2. Heather says:

    I’m proud of you, dear! It was a lot of hard work, but you did it! And it’s mighty fun to drive around the cul-de-sac, I might add!

  3. Paul…Diana and I both very much enjoyed meeting you…and hearing about the next chapter in your life. I find it very exciting. It is not unlike what we hope to do in our next chapter in a few years…but we lack the fortitude to do it without what we hope to be enough saved to not have to depend up on the farming. I’d love to stay in contact, and perhaps indeed visit you at your farmstead a year or so in the future and see what you’ve learned, so that we may learn as well. My email address is dwshanks@yahoo.com. BTW, I do think you are a good writer (I also appreciate your honesty!) and I think you should keep chronicling (sp?) extensively as there could be a book in here somewhere. If you’d like to learn more about maple sugaring, you are invited to our farm in VT any time. Maybe you’d like to come in March sometime and watch the process. Good luck to you…and please stay in touch.
    Doug Shanks

    • Doug,
      It was an absolute pleasure meeting you and Diana, thanks for taking such good care of us while the group was visiting! You both are welcome at our farm any time, and I will almost certainly take you up on the offer to visit in the future. I appreciate your opinion on my writing skills, even while I don’t quite believe it! I’ll keep the blog posts coming though, and honesty will continue to be one of the hallmarks of Pastured Providence Farmstead… it’s a concept we believe very strongly in, especially as it pertains to those responsible for feeding others. By the way, Heather and I looked at your blog this evening and loved the pictures of your farm in VT… absolutely beautiful! Take care, and we will absolutely keep in touch.

  4. Frank says:

    Hello Paul, I found your blog from reading The Deliberate Agrarian site. You left a comment on his sons discharge papers.
    I too have similar experience regarding money. My wife and 4 children are still waiting on our permanent farm. We have moved out of our home in the city and are living in a TT(1 yr) on some land my family owns. We have cows, goats, chickens, etc. and we love it. We are not sure we are suppose to be here, so we are in a mobile mode you could say. Looking to lay a footer some where.
    God bless you and your family on your quest. It’s great knowing the Jeremiah verse that we saw. We serve an Awesome God!

    • Frank,
      Welcome to the blog, I’m so glad you stopped by! Congratulations on your move to the country and all that means to you, even as you search for someplace to set down roots. We do indeed serve an awesome God, and can rely on his providence every day!

  5. Paul… I thought you and your wife might like this. I was reading a book yesterday and there was a poem in it that I had not read since high school: The Red Wheelbarrow by Williams Carlos Williams. When I saw your blog on the rain barrel , I though how its simplicity speaks the truth…and how it reflects on your new life! Here it is:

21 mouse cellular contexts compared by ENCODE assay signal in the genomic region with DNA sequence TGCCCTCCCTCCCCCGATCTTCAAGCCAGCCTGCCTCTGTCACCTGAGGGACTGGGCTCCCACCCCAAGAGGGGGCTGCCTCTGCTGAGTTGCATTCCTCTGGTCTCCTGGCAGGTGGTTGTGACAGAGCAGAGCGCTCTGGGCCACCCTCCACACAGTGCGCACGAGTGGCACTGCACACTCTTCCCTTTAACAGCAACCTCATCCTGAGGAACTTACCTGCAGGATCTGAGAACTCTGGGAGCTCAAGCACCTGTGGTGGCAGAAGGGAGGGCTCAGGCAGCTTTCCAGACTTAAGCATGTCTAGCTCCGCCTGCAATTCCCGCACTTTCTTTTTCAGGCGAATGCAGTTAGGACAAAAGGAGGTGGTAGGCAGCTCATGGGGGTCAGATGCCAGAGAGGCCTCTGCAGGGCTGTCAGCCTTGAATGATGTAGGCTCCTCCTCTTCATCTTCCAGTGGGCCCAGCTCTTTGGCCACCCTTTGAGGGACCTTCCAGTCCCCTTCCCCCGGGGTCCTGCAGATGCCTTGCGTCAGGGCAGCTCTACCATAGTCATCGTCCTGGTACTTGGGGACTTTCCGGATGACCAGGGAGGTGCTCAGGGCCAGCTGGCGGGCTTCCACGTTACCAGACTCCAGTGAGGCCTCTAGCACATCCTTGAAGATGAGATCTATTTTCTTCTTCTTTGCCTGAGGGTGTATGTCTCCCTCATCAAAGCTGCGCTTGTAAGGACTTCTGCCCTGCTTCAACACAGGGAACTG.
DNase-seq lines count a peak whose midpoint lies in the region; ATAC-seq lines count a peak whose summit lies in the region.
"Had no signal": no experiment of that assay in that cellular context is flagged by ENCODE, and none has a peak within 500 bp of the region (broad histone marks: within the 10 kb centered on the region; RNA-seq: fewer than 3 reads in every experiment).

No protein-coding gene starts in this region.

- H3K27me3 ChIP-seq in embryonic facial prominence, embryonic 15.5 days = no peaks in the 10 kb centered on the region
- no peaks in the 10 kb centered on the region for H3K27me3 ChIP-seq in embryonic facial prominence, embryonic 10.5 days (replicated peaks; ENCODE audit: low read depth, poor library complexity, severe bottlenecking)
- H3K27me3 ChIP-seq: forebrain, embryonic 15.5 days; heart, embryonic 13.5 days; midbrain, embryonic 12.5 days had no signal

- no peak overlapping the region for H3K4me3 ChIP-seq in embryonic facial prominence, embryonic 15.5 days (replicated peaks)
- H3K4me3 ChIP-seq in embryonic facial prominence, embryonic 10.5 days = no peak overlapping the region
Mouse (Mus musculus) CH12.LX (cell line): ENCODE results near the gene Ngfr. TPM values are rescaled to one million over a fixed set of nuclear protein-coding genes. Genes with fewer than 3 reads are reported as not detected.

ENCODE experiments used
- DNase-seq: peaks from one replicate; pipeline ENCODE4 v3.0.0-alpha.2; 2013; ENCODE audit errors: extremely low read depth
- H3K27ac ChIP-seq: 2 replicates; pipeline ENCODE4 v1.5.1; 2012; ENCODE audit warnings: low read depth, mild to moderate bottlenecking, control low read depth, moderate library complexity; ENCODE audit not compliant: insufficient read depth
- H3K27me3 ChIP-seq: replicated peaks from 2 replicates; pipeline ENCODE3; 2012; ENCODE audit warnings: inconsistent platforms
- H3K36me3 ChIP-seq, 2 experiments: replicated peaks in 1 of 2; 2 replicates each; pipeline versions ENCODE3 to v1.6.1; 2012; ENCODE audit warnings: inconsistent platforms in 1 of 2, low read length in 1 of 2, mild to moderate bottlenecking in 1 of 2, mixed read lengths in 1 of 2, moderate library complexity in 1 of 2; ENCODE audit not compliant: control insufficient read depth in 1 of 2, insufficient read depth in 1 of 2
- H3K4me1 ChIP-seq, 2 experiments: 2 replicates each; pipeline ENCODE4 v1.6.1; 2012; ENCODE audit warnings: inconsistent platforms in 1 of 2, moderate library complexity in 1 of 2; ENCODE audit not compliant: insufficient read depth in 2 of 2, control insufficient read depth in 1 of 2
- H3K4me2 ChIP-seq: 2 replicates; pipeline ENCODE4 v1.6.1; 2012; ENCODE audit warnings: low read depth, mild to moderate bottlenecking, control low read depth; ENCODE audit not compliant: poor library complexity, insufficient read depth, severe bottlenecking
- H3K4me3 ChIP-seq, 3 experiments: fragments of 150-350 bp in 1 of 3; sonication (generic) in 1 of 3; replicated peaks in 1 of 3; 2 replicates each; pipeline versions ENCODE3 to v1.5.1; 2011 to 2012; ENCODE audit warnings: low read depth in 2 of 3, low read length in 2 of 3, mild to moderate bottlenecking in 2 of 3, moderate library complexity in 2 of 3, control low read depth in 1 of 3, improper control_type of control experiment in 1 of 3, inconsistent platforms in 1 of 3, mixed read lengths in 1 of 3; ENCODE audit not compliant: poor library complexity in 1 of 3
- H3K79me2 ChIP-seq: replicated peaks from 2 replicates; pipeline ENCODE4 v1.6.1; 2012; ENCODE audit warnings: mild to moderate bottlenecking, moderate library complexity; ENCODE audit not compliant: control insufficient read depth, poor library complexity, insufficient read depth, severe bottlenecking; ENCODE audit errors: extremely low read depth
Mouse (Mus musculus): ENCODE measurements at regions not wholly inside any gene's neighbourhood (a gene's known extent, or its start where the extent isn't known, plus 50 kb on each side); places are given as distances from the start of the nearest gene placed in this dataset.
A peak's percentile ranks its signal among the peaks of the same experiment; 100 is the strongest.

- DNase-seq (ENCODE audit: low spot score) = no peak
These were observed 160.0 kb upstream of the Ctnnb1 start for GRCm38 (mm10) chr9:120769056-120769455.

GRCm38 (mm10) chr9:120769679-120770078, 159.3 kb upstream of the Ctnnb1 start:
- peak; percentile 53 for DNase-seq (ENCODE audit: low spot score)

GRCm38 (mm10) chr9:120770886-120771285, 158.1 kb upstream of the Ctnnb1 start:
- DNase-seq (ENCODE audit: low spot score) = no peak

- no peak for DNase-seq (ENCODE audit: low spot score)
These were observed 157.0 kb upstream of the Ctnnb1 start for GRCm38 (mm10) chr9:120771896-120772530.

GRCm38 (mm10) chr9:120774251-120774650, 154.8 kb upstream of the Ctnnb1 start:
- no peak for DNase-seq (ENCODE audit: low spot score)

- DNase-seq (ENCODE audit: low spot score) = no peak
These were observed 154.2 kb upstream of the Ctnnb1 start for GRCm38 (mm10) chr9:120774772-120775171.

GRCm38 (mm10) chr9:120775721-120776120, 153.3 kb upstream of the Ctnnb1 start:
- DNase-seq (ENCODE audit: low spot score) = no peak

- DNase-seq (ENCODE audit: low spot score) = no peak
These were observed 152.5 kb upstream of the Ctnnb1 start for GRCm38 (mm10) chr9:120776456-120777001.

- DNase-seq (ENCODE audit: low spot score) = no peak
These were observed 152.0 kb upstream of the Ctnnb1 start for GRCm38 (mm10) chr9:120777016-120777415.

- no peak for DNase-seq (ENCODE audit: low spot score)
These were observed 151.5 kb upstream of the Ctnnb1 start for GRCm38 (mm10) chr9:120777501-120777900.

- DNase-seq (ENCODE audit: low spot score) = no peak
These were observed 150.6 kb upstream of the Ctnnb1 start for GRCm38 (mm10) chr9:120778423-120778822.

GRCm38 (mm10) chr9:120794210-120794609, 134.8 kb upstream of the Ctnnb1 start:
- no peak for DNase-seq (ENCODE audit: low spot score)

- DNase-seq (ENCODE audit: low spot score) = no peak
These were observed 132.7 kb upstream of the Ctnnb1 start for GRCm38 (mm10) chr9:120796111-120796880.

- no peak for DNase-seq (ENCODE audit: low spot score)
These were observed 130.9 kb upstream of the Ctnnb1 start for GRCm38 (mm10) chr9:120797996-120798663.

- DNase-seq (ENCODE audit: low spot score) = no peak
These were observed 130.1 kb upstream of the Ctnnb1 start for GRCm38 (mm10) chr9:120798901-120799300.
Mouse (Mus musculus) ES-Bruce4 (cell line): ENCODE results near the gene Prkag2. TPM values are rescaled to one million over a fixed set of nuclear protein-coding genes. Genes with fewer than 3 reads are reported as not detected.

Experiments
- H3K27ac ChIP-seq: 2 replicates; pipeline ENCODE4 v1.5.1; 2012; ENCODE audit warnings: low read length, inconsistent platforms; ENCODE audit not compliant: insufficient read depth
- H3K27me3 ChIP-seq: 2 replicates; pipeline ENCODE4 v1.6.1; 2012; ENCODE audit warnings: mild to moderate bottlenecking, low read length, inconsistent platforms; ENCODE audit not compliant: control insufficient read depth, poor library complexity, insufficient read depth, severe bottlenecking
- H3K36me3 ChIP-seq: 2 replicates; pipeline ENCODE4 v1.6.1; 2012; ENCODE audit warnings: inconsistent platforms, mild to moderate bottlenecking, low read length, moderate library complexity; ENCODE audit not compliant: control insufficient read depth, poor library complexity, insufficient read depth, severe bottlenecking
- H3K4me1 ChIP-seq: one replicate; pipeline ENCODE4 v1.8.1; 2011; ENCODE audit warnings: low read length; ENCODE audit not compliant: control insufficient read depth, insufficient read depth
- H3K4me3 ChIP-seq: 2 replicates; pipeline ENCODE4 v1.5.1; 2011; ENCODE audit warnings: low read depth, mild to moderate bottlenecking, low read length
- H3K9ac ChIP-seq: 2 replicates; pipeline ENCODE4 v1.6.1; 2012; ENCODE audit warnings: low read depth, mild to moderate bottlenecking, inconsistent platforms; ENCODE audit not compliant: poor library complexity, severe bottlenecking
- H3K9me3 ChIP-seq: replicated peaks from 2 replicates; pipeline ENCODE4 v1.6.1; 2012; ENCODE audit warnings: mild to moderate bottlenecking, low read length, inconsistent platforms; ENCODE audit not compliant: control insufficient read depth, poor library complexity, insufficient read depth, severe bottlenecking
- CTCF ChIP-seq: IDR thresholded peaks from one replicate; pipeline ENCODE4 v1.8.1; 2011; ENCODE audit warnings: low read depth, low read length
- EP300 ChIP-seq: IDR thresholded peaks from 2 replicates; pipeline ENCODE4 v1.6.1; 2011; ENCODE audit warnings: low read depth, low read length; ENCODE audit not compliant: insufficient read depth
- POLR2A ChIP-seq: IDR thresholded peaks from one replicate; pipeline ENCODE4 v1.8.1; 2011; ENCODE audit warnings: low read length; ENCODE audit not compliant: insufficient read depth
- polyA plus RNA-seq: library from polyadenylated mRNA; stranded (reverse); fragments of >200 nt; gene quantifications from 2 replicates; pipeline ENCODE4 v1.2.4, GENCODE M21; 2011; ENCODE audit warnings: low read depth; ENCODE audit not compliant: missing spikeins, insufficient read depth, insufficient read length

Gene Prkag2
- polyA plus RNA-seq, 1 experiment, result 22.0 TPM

so much depends
    upon

    a red wheel
    barrow

    glazed with rain
    water

    beside the white
    chickens.

  6. Pingback: Kubota RTV And Stock Trailer Purchases - Pastured Providence Farmstead

  7. Dave says:

    Great looking cub. I have one myself that I have been considering working on as well. I’m curious, as to see what I will be getting myself into, can you give an estimate of the actual hours and cost to do this? Not trying to be nosey, just wondering what I am getting myself into.

    Thanks, Dave

    • Absolutely! Of course, this sort of thing is very situationally dependent, but I spent the better part of 2 years and $5000 on the restoration! I was working as an Air Force pilot at the time, and so only had a few hours a week to dedicate to the project. In addition, I had committed myself to digging deep into the tractor in an effort to learn more about engines, mechanics, etc. So admittedly, I tackled a few projects that probably didn’t NEED to be done, but that helped me understand how the whole machine operated. I’m told that the street value in my area of central Ohio for a amateur restoration like mine is about $1200, so needless to say I didn’t make any money doing this! But I enjoyed and was educated by the process, Cub parts are very easy to come across or purchase, and it was a perfect scale for a 1-bay garage project. Thanks for reading and commenting, and good luck if you decide to tackle your own tractor!

  8. Randy says:

    Did you use IHCase 2150 color paint on the tractor?

    It turned out very nice. I am working on a similar project- hope it turns out as well as yours.

  9. Jeff Troyer says:

    You did exactly what I’m doing with a ’42 Farmall H. I’m doing it in half of our 2 car garage and I’m taking it completely apart for the challenge and experience. I’m reminded often that it’s not necessary. I was admiring the work you did on your tractor and was surprised to see you live in Chilicothe, since I live in Millersburg.

  10. Richard Michalski says:

    Hi Paul,
    Hope you are still on the page. Just bought a 1955 Cub. Just getting the head off and plan a moderate restoration. Hand painting and all gaskets are the basis for the project.
    I was also in the USAF. Enjoyed my hitch and love seeing the old stuff flying from time to time.
    Best Regards Richard

  11. Dean Glover says:

    Great job on the Cub Paul. I owned my family’s 1953 Cub, which was bought new from the factory by my grandparents. My dad had just rebuilt the engine for me, and I was beginning the cosmetics. I was using it for cutting cordwood with the attached saw one weekend, and instead of putting it back in the barn, I left it hooked to the saw by the woodpile. That night lightning struck a tree, which fell on the Cub totally destroying everything on it….a total loss. Unfortunate since it was a family heirloom, and I hoped to keep it for life. Had every implement needed for a small farm. Glad to read about your success, may God bless and keep you.

    • Wow… what a story! So sorry to hear about losing the Cub, it’s amazing what an important symbol a tractor can be sometimes, isn’t it? For me, rebuilding the Cub was a symbol of our agrarian future, as we planned for starting our farm from scratch. Unfortunately for me, since I’ve been operating the farm full time for the past 5 years, I simply don’t have time for the Cub and it sits dusty in a corner of my pole barn! The very thing it represented has supplanted it! I have to wonder though: maybe its time for mine to move on… if I knew someone who would “treat her right” was interested in it, I’d certainly consider selling the Cub at a good price.